Singapore: World oil prices paused within sight of the 120-dollar level on 24 April after a mixed report on US energy stockpiles, dealers said.
In Asian afternoon trading, New York’s main oil futures contract, light sweet crude for delivery in June, slipped 25 cents to $118.05 per barrel. The benchmark contract closed at $118.30 on 23 April at the New York Mercantile Exchange.
The May contract struck a record high of $119.90 before expiring on 22 April. Brent North Sea crude for June delivery dropped 18 cents to $116.28 a barrel, after settling at $116.46 on 23 April in London. It touched an intraday peak of $116.75 a day earlier.
After coming so close, a further rise to $120 is possible, said David Moore, a commodity strategist at the Commonwealth Bank of Australia in Sydney.
The US government’s Energy Information Administration (EIA) said on 23 April that American gasoline or petrol reserves sank by 3.2 million barrels in the week ending 18 April.
That was steeper than analysts’ consensus forecasts for a drop of 2.0 million barrels. Traders are focused on gasoline supplies ahead of the peak demand season that starts in May when many Americans take to their cars for summer holidays.
Crude oil stockpiles grew by 2.4 million barrels, EIA said, which was better than market expectations for a gain of 1.5 million.
“The inventories data was overall pretty bullish,” said Dave Ernsberger, Asia director of global energy information provider Platts, in Singapore.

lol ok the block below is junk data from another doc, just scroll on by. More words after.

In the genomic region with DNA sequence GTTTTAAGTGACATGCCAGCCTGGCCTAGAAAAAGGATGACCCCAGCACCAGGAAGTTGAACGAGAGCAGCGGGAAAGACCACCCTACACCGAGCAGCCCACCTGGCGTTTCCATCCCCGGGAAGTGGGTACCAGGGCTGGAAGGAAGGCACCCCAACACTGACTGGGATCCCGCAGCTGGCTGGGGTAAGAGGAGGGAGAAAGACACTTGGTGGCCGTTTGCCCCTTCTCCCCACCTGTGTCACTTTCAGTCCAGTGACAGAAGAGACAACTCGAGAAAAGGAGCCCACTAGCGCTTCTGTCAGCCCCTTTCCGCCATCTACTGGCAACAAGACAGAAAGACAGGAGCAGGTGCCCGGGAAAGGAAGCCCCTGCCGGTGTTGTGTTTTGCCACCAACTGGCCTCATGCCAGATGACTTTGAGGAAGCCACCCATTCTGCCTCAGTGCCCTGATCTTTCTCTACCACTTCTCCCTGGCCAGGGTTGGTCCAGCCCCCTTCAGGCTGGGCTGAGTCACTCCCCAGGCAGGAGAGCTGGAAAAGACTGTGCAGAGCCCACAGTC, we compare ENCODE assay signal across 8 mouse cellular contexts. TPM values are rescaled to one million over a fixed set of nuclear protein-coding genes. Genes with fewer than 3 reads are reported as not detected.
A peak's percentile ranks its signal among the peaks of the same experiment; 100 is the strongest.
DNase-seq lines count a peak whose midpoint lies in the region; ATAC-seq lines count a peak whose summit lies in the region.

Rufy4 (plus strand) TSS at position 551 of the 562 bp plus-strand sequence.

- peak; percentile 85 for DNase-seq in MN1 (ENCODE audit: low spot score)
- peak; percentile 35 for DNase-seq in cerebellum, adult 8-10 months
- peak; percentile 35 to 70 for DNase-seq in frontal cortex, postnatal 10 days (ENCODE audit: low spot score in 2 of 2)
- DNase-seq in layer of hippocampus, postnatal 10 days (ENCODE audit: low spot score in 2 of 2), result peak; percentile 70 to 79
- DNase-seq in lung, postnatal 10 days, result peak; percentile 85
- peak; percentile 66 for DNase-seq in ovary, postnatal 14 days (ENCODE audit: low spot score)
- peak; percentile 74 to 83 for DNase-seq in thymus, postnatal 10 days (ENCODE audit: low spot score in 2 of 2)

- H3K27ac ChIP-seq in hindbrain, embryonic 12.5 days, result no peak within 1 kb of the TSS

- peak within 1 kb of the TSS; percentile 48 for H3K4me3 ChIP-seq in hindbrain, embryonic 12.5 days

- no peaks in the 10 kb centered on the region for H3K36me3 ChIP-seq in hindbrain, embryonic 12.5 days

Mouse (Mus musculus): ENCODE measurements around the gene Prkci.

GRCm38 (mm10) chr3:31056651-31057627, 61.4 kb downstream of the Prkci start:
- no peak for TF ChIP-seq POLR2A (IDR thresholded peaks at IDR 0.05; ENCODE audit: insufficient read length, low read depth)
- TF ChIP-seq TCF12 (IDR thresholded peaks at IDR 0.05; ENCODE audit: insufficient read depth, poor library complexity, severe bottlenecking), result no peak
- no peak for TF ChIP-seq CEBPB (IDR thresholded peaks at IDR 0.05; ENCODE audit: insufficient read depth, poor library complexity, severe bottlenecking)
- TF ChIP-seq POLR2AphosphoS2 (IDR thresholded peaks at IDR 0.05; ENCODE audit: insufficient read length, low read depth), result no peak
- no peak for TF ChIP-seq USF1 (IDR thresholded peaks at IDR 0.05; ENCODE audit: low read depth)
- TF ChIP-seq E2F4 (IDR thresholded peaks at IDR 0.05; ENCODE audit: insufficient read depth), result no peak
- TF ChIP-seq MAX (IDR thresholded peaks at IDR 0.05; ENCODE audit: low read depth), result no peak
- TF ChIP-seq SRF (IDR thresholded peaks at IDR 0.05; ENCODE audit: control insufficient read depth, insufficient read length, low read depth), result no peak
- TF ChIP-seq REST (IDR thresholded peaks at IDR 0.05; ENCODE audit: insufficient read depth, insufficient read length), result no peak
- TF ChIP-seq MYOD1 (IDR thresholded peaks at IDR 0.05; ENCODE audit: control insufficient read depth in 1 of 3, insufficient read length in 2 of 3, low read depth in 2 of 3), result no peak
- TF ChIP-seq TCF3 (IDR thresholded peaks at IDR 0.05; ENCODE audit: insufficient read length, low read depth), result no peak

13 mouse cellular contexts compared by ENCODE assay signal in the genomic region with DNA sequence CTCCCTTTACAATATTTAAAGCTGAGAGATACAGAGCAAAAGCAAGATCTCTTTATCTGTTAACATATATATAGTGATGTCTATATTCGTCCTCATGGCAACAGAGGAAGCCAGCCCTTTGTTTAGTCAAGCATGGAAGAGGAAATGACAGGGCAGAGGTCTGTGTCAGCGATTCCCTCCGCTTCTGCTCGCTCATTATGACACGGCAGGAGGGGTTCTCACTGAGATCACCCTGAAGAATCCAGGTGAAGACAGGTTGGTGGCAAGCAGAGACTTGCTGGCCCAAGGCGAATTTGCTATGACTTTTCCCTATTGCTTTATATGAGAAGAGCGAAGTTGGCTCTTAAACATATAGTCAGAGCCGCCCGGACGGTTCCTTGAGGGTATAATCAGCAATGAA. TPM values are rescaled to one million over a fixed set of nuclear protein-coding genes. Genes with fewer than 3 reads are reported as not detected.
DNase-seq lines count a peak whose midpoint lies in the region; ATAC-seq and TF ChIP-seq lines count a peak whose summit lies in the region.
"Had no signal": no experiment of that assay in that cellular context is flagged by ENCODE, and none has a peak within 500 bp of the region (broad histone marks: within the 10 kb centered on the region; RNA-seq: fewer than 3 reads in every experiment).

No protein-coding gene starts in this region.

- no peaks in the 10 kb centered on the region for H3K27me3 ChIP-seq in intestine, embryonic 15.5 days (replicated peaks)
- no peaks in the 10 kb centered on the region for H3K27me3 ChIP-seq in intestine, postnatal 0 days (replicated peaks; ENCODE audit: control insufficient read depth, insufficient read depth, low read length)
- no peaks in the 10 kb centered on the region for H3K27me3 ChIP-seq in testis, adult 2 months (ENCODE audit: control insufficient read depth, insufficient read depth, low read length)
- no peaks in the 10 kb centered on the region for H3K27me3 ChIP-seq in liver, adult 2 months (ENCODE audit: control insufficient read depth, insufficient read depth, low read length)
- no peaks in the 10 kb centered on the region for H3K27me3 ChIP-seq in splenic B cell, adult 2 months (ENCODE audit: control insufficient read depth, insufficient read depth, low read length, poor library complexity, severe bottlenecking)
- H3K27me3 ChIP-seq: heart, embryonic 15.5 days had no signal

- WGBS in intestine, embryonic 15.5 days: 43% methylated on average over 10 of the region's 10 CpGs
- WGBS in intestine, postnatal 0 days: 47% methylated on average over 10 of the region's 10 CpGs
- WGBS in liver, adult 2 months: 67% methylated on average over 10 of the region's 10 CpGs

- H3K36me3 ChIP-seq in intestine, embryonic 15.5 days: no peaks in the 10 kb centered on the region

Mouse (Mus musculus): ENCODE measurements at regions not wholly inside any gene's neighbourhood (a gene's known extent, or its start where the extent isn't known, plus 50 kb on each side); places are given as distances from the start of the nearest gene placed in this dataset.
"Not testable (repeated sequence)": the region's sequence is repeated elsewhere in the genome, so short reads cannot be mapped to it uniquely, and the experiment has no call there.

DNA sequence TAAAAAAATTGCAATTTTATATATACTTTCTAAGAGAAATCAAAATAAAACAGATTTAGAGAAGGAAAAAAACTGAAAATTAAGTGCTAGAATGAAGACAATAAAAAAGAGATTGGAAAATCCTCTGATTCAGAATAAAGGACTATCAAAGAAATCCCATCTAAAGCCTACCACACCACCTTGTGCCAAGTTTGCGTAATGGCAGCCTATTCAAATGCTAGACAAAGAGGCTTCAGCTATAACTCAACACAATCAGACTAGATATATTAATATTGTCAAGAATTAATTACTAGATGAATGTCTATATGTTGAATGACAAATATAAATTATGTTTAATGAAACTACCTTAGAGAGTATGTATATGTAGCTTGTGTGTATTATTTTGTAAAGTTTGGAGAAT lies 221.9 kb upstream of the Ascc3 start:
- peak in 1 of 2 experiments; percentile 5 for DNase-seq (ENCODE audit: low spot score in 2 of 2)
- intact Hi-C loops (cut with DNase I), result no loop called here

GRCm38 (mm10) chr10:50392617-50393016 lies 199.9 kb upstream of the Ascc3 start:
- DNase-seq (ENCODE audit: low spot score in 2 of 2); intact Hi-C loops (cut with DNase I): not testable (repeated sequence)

Moore said the EIA report contained “mixed messages” but added that prices are also influenced by a number of supply-side worries.
“Current pricing indicates some underlying tightness in the market,” he said. Phil Flynn at Alaron Trading said earlier that traders hesitated after futures failed to break through the symbolic level of 120 dollars a barrel, easing some fervour.
“After the market had built up all this bullish frenzy it’s almost like the price objective of $120 a barrel seemed to matter more than the fundamentals,” he said.
A weakening US dollar, supply worries and the OPEC cartel’s reluctance to increase output contributed to a surge that saw oil prices break a series of records over the past several days, analysts said. International concern has mounted over the soaring prices.
The world’s fifth-biggest oil exporter Norway said on 23 April it would support a price drop, adding it did not believe there was a problem of supplies.
“We would not regret an oil price at a steady lower level even though it would mean a little less money” for Norway, said undersecretary to the Oil Minister Liv Monica Stubholt. Norway is not a member of the Organisation of the Petroleum Exporting Countries (OPEC) cartel.
Ali al-Naimi the petroleum minister of OPEC’s top producer Saudi Arabia, on 22 April, called for calm in the face of runaway oil prices. He said the world is not running out of oil.